Bob Searns is the founding owner of The Greenway Team, a planning and development firm based in Denver, CO that has specialized for three decades in greenways, trails, and conservation. He was Project Director of Denver's Platte River Greenway, one of the nation's benchmark urban trail projects, and produced 10,000 Trees, an eight-mile river corridor restoration project involving 3,000 volunteers. He has authored a greenways and trails plan for the 43-square-mile area west of Denver International Airport, as well as trail and greenway projects across the nation including Chicago, Dallas, Memphis, Louisville, Las Vegas, Los Angeles, Memphis, and Portland.

Bob was a development consultant for the Grand Canyon Greenway, a precedent-setting 72-mile system of multi-use trails along the canyon rim. Bob has conducted workshops throughout North America, China and Europe. He co-authored Greenways: A Guide to Planning, Design, and Development (published in the U.S. and. China), Trails for the 21st Century, and contributed to Greenways, The Beginning of an International Movement. He has served as Chair of the American Trails Board of Directors and written numerous articles and editorials for theAmerican Trails Magazine.

Contact: robertsearns@gmail.com

 

Chuck Flink, President, Greenways Incorporated

Chuck Flink, FASLA, is President of Greenways Incorporated of Durham, North Carolina. Chuck is widely regarded as one of America's leading greenway planners, having completed comprehensive greenway, trail, and open space plans for more than 235 communities within 36 States. He has also been a consultant to clients in Argentina, Belarus, Brazil, Canada, China, the Czech Republic, Hungary, Japan, and St. Croix, USVI. Chuck is a Fellow in the American Society of Landscape Architects Council of Fellows, and is the 2006 Distinguished Alumnus for the College of Design at North Carolina State University.

Chuck coauthored Greenways: A Guide to Planning, Design and Development, in partnership with Bob Searns. This book received a 1994 Merit Award in Communications from the American Society of Landscape Architects (ASLA), and is cited by the American Planning Association as “the best single reference” on greenway development. Chuck also coauthored Trails for the Twenty First Century, also with Bob Searns. Both books have been translated into Chinese and are used as textbooks at Peking University in Beijing and Shenzhen.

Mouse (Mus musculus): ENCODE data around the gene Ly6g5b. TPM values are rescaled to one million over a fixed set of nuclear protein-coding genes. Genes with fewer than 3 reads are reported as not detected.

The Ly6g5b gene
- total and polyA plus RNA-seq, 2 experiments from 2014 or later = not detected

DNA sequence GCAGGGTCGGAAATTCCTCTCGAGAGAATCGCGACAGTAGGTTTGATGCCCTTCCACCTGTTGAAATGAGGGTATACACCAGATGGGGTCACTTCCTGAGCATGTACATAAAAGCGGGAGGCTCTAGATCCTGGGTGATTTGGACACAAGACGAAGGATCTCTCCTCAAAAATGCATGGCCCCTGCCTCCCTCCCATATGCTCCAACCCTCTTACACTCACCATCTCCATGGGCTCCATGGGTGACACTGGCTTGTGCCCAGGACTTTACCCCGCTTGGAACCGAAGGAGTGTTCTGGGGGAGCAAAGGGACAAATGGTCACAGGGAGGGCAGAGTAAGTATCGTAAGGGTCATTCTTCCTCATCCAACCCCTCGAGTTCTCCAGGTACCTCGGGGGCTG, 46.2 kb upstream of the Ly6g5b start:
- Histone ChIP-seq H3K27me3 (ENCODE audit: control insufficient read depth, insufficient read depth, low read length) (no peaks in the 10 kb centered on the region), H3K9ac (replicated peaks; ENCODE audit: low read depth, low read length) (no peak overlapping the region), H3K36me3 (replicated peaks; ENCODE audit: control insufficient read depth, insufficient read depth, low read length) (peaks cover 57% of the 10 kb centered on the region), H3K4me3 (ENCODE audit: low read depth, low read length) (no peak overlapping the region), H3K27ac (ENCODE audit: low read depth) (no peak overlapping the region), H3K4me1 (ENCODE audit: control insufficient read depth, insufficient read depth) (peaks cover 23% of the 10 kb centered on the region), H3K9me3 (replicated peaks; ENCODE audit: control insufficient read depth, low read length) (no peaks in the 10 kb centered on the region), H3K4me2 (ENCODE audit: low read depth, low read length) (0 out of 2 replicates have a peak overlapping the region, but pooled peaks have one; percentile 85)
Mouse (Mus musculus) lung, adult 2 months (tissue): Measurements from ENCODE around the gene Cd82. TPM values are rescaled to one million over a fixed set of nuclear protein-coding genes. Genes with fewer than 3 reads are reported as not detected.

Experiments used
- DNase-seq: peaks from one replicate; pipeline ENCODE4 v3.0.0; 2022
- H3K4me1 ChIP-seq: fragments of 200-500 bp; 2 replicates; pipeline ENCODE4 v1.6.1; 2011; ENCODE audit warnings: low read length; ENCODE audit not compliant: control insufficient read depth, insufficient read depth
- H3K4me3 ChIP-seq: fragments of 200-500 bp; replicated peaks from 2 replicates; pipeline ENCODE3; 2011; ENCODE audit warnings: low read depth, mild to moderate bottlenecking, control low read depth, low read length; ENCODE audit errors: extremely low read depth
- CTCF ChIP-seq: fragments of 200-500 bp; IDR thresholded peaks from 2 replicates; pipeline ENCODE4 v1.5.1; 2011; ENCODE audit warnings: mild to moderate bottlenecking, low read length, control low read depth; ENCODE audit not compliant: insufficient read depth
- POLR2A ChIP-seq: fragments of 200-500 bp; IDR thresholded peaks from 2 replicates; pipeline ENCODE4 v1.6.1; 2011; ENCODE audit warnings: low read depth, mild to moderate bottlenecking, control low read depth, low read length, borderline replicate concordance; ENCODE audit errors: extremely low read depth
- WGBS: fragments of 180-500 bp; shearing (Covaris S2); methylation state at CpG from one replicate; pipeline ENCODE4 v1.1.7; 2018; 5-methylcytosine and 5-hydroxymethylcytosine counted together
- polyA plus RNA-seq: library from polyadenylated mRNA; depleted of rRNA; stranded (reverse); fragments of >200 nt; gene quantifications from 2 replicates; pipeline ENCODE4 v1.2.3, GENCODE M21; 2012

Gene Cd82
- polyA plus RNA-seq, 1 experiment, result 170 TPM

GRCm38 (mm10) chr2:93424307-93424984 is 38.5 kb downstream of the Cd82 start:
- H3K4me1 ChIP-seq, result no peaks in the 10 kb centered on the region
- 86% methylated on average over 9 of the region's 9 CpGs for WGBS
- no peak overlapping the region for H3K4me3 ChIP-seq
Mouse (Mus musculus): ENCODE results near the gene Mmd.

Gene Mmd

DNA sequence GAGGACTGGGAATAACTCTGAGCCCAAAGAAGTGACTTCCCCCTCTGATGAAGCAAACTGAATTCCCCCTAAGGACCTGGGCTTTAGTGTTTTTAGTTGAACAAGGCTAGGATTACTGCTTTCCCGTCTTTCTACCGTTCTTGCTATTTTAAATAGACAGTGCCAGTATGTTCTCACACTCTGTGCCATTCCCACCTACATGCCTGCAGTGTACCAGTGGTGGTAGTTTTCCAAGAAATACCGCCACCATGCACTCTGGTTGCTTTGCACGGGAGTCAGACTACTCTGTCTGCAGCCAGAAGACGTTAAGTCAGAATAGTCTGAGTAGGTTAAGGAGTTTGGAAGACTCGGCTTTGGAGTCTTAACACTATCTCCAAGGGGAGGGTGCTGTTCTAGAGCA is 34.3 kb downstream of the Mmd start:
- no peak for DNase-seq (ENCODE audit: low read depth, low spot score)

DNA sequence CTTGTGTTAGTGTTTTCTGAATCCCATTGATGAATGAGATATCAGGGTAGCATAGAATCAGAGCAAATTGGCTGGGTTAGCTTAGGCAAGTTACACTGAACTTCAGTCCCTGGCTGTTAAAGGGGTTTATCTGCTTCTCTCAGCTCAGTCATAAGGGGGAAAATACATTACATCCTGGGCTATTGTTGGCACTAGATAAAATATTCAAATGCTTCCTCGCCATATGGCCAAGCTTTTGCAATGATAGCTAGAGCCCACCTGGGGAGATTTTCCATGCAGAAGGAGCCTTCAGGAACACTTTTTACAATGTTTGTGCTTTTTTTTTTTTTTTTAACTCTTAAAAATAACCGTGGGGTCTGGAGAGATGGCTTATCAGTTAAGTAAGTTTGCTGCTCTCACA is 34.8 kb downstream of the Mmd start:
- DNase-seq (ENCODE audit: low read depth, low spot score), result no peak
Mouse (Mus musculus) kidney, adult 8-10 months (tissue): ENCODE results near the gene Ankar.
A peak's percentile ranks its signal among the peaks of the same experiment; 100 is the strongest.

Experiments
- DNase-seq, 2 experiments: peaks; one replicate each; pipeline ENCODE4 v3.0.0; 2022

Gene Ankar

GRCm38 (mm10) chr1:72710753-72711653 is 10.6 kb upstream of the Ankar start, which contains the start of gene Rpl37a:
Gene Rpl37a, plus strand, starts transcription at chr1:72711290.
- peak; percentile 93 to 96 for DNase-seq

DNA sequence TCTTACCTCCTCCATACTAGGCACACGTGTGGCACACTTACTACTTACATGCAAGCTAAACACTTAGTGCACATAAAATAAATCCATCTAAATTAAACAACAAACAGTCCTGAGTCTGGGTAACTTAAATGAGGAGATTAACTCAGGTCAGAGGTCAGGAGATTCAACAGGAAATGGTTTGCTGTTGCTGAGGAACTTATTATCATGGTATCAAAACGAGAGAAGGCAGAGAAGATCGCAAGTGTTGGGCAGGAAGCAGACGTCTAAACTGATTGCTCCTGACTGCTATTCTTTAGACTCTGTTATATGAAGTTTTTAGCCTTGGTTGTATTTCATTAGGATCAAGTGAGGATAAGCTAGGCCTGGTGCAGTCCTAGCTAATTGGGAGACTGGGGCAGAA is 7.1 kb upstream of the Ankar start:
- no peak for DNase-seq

Chuck graduated Cum Laude in 1982 from North Carolina State University's College of Design. He served three terms as Chair of the Board of American Trails, and five terms as Chair of the Board of Trustees for the East Coast Greenway Alliance.

Contact: chuck.link@greenways.com

 

Laura Belleville, Senior Director of Conservation, Appalachian Trail Conservancy

Laura Belleville is Senior Director of Conservation, for the Appalachian Trail Conservancy. As a conservation specialist with more than 25 years of experience including field research, resource management and conservation program development, she joined the Appalachian Trail Conservancy staff in 2005 and now serves as the Senior Director of Conservation. She currently leads a dynamic team of 25 staff in the Conservancy’s conservation department.

Laura and her team work with numerous volunteer and agency organizations on trail management, land acquisition, volunteer development, education and outreach, environmental monitoring, and advocacy. She has a passion for engaging local communities and volunteers in conservation projects. She has also worked with the National Audubon Society and The Nature Conservancy. She’s proud to work for a trail organization that aspires to implement the community building and conservation vision of Benton MacKaye, while protecting and promoting a premier hiking destination.

 

Closed Captioning